These lessons are important and are sorely lacking from the rest of the world. We rush and rush in our society. We want it all and we want it yesterday. If we were a little more hardworking and patience and stuck it out to the end, than we would all be better off.

This is also the season of burgeoning fertility. We celebrate, like so many others, by painting eggs. In our Family Coven's tradition this small act is an act of magick that will aid the Goddess and God in their bringing back the warmth and growth of the Spring. I also tell my kids that Coyote, the trickster steals the eggs and hides them. And so the egg hunt begins.

Of course the hunt also helps to spread the magick around. So my children learn from this that even though things may not always go according to plan and that bad things happen, that in the end they will work out for the best.

So as we go forward from here into Spring and the warmer weather comes take some time to go outside with your children and watch the world begin to waken from their long Winter slumber. Here in Florida one of the most common animals we see are cows with horses being a close second, and I know that in the next few months I will be able to point out the foals and calfs to my children.

And maybe you can pass on some of these lessons of Spring to your kids as well.

Monday, March 8, 2010

Ostara Bunny

Monday, March 8, 2010
Yesterday I talked about one of the most iconic symbols of Ostara, the painted egg. Today I wanted to talk about one of the other iconic symbols of this Sabbat, the Ostara Bunny.
The sacredness of hares and eggs at this time of the year lead back to second century C.E. (Common Era) in Europe. Where there was a raucous fertility festival celebrated by the Saxons in honor of the Goddess Eostre. Lost to history is the knowledge of this Goddess. But there are some references to her from that time period. That she was a Pagan fertility Goddess; That her sacred symbols were the hare and the egg.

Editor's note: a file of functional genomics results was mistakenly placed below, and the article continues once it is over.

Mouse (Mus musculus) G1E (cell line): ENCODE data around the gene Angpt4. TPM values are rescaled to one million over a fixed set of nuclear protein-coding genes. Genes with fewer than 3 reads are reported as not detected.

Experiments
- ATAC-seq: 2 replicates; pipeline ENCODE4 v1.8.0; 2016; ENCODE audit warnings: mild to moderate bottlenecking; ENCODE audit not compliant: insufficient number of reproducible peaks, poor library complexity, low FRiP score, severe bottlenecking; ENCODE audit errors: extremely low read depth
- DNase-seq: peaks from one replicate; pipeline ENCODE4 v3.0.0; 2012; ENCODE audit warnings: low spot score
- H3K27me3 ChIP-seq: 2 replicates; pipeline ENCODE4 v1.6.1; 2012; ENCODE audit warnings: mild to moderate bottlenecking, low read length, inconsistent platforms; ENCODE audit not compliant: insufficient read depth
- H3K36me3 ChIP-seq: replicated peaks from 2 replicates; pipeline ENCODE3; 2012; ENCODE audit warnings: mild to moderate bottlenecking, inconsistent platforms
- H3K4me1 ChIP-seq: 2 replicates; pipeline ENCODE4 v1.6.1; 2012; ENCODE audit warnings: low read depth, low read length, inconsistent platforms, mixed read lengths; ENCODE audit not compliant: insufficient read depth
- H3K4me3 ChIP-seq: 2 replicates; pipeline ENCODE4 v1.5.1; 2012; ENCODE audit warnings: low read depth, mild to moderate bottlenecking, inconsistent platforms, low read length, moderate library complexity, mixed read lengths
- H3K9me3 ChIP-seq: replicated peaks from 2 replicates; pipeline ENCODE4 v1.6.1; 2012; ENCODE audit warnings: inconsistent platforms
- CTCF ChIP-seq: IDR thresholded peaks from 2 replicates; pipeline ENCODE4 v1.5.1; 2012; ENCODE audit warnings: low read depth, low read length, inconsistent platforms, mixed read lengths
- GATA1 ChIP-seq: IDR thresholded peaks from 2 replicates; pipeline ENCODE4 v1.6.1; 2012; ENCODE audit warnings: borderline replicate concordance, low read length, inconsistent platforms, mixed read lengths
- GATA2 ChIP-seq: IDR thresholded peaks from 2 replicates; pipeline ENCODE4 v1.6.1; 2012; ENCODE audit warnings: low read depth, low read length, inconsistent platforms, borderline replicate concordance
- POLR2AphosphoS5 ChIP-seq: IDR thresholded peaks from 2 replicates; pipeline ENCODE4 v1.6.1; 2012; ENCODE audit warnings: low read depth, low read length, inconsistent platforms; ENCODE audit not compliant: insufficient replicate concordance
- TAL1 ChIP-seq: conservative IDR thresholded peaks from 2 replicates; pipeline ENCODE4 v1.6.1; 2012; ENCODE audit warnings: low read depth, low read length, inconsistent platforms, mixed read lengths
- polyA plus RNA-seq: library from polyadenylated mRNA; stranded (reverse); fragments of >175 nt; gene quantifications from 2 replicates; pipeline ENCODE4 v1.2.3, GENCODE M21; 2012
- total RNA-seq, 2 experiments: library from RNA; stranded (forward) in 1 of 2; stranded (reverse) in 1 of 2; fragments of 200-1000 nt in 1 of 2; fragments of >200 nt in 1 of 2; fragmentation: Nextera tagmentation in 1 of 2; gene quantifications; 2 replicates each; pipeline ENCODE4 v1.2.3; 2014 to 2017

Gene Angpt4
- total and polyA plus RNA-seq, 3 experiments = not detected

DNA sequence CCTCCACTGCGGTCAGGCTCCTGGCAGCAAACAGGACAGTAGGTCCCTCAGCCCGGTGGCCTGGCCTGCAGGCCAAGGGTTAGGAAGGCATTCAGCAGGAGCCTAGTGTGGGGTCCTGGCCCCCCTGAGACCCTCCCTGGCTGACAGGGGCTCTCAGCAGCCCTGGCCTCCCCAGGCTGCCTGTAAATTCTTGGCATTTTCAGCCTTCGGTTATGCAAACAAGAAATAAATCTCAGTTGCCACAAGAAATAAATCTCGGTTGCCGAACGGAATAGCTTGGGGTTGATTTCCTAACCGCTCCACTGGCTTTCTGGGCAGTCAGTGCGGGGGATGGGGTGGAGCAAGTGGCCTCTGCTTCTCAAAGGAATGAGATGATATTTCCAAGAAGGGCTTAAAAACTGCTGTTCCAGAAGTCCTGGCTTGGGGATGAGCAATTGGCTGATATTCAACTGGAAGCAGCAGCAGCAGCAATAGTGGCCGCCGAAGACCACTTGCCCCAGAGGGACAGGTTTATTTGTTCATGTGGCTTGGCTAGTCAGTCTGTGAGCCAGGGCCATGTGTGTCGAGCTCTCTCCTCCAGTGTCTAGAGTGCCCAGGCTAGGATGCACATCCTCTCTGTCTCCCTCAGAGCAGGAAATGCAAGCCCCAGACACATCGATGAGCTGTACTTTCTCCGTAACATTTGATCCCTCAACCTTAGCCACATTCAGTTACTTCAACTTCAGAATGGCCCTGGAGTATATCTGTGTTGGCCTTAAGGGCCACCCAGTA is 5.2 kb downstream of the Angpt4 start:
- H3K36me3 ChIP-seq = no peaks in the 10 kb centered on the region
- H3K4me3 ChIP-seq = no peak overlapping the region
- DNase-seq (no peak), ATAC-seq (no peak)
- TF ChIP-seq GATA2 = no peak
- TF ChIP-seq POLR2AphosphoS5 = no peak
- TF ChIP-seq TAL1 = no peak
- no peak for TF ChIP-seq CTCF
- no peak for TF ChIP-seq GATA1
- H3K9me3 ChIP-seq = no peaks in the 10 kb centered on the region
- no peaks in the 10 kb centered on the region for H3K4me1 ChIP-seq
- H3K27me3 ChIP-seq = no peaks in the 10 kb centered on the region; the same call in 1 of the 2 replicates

The egg, and the hare for that matter, also go back much further to different Goddesses throughout history. The hare with different moon Goddesses and the egg with fertility and also as a solar symbol.
Now that we have established the origin of the sacredness of the symbols, how did we go from Eostre to the Easter Bunny? Well for that answer we must go forward from the Saxons almost 1500 years to Germany.
It was here and when that children looked forward to a visit from Oschter Haws, a rabbit that laid colored eggs in nests of grass for children to find. This then came to America via the Pennsylvania Dutch, who were actually the Deutsch, or Germans.
So if you had any doubts about the Easter Bunny, or rather the Ostara Bunny, I hope that they are all gone. Tell your children about Oschter Haws and have them expecting colored eggs and maybe some chocolate come Ostara morning.

Blessed Be!

Wednesday, March 3, 2010

Deity of the Week - Eostre

Wednesday, March 3, 2010
There is a theory that the Christian holiday of Easter is named after this Saxon Goddess. This theory springing from the Venerable Bede's Temporum Ratione. In which Bede tells us that April as known as Eostre Month and sacred to Eostre.

So who exactly was Eostre? While little remains to us, since so much of the oral tradition was lost, is that she was a fertility Goddess and a Goddess of Spring. I found the following story out in the internet while I was researching this article and I think it sums her up quite well. Link here.

Once, when the Goddess was late in coming, a little girl found a bird close to death from the cold and turned to Eostre for help. A rainbow bridge appreared and Eostre came, clothed in her red robe of warm, vibrant sunlight which melted the snows. Spring arrived. Because the little bird was wonded beyond repair, Eostre changed it into a snow hare who then brought rainbow eggs. As a sign of spring, Eostre instructed the little girl to watch for the snow hare to come to the woods.
 So as you go forward and celebrate Ostara this year you may want to say a small prayer to this nearly forgotten Goddess of the Old World.

Blessed Be!